Overview: An introduction to using snapshots in SQL Server Reporting Services, including an explanation of the differences between a “Report Execution Snapshot” and a “Report History Snapshot.”
Intro to the Ways Users Can Run Reports in Reporting Services
1. On Demand. Most reports typically are executed on demand – i.e., the query in the dataset runs and the report is displayed at the time the report is requested by the user. This is the default in “Processing Options” within Report Manager (accessed via the “Manage” menu option).
2. Cached Reports. If you have a long-running query that cannot be tuned further, one option you might look into is caching. With this method, the first user that executes the report will wait for the report to render. Subsequent users, until the cache expires in minutes or on a schedule, will view the cached report. Getting the benefit of caching depends on the subsequent users having the same security and same parameter choices that the first user had.
3. Snapshots. If you have a long-running query, or perhaps a dataset you don’t want users accessing at any & all times of the day, then a snapshot might be a great option. A snapshot can be thought of as a pre-executed report, usually run on a schedule. The rest of this blog entry focuses on using snapshots.
Prerequisites for Using a Snapshot in Reporting Services
There’s a couple of requirements in order to use a snapshot. If you are familiar with subscriptions in SSRS, these will sound familiar.
a. Stored credentials for the data source. Windows authentication is not acceptable when a report is scheduled. If you aren’t using a data source with the ID and Password stored (so that data level security is a non-issue when it runs), you’ll get the message “Credentials used to run this report are not stored.”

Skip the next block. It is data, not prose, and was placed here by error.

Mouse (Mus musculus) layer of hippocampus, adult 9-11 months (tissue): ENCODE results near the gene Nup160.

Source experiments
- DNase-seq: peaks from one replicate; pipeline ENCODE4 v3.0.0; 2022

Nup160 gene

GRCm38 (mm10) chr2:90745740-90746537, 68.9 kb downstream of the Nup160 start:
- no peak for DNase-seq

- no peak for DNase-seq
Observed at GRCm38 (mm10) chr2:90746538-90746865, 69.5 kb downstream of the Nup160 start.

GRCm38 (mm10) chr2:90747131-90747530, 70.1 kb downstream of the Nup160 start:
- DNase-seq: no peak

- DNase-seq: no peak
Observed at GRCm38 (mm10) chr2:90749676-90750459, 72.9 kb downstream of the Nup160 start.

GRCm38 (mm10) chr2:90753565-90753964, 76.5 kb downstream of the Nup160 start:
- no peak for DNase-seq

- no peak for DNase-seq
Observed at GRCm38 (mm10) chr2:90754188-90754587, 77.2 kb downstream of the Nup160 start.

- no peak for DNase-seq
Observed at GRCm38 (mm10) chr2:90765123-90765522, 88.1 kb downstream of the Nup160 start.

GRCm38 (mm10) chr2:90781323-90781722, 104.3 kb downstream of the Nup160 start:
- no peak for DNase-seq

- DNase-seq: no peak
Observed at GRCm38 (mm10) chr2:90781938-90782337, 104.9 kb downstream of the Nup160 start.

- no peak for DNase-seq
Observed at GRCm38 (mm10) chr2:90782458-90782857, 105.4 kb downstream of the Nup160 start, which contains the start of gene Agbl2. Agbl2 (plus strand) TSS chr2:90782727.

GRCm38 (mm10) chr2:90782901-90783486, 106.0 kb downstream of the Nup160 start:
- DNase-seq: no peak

Tip: Create a separate shared data source that has a name such as “MCGardenCenterDW_StoredCreds” so you know at a glance it’s using a specific ID and Password as opposed to Windows Authentication (assuming Windows auth is your default). You may even put these any data sources with stored credentials into their own folder with limited permissions.
b. Defaults for all Parameters. Another prerequisite for using snapshots is that all parameters need a default value defined. This makes sense as there’s no user interaction when a snapshot is being populated at, for instance, 4am.
Tip: Sometimes you might have to be a bit clever in order to ensure all parameters have a default. For instance, if the default is always “current fiscal period” that continually changes, you can make this happen with an intermediary hidden parameter – it might just take a bit of extra time to think up a good solution.
Scheduling a Snapshot
As you are perusing the options when you “Manage” a report, you will notice there’s two different schedules associated to snapshots. First, there’s the scheduling options on the “Processing Options” page:
Secondly, there’s scheduling options on the “Snapshot Options” page:
Initially you might say “huh?” or wonder which should be set. The key here is that there’s really two kinds of snapshots…
Two Different Types of Snapshots in Reporting Services
On the Processing Options page, you would schedule a “Report Execution” snapshot. The primary purpose for a Report Execution snapshot is usually to improve performance by reducing report rendering time, or to ensure queries are passed to the source database at very specific times.